TREATMENT OF NON-RESPONSE
Some care should be taken when analysing Census counts, as Indigenous status and other characteristics are unknown for some records. Data quality statements that discuss non-response and editing procedures are available for all Census variables on the ABS website.
The level of non-response should be taken into account when interpreting Census results. Where the level of non-response is low, the distribution of stated responses may reasonably be assumed to be representative of the distribution which would have resulted from the whole population, or sub-population. As non-response rates increase, this assumption becomes less valid.
Non-response to Indigenous status
There were 1,133,466 records with unknown Indigenous status in the 2006 Census, or 5.7% of the total count. These records are generally omitted from the analysis throughout this report, as comparisons are made between known Indigenous and non-Indigenous populations. Where possible, records for which Indigenous status is unknown are included in the total population count, and it is possible to derive the number of these records by subtracting the Indigenous and non-Indigenous populations from the total population.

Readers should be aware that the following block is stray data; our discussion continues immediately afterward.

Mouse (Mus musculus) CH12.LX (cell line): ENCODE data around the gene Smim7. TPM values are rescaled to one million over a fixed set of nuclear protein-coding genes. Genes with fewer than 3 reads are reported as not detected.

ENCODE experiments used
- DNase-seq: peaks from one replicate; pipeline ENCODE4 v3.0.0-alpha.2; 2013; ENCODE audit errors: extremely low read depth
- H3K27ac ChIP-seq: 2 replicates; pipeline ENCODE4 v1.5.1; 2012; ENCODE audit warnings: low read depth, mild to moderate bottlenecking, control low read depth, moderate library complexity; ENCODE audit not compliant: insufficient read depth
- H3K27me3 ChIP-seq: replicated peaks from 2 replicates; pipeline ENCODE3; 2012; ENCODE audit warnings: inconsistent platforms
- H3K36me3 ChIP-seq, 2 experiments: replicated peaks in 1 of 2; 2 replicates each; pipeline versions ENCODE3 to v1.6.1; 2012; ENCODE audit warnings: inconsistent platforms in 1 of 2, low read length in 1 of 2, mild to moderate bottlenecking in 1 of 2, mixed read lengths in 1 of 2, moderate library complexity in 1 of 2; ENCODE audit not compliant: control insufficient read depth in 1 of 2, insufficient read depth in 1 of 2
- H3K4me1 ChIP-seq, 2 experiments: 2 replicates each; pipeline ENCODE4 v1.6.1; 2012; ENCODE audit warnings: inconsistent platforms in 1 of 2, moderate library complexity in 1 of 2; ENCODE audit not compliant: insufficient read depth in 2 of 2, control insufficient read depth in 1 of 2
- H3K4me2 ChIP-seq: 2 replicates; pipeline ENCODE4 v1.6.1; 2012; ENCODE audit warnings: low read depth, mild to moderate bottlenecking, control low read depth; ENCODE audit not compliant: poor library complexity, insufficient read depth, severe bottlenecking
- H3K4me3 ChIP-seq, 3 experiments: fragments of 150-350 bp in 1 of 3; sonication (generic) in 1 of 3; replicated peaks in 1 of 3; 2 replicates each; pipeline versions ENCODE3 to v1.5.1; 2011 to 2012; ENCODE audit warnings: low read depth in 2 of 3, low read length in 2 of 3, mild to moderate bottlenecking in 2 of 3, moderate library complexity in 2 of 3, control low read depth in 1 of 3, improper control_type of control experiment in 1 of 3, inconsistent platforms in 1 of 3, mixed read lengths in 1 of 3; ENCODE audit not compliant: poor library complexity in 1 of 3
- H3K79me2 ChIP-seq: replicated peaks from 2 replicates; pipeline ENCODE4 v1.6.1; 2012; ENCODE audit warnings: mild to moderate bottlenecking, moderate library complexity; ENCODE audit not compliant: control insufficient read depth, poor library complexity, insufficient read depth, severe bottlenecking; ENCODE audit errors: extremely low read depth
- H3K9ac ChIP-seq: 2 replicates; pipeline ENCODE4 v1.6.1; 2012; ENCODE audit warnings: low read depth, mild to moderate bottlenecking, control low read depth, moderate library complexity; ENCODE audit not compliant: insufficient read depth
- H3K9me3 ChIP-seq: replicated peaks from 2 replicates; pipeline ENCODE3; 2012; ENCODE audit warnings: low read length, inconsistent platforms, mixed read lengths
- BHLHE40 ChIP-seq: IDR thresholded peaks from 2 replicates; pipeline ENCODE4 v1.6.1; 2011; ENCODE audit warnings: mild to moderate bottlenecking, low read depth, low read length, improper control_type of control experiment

Non-response to other characteristics
In this report, analysis of population characteristics is limited to known responses only. Where possible, the numbers of unknown responses are noted in the tables, allowing further analysis if required.
The previous edition of this report, produced following the 2001 Census, reported non-response to particular questions in the 'Not stated' or 'Unknown' category, and information on characteristics was presented as a proportion of the total including non-response. As noted above, this convention was not followed in this report. Accordingly, readers should exercise caution when making comparisons with results from the 2001 Census.
For more information on non-response rates see Appendix 1: 2006 Non-response rates.
This page last updated 28 July 2011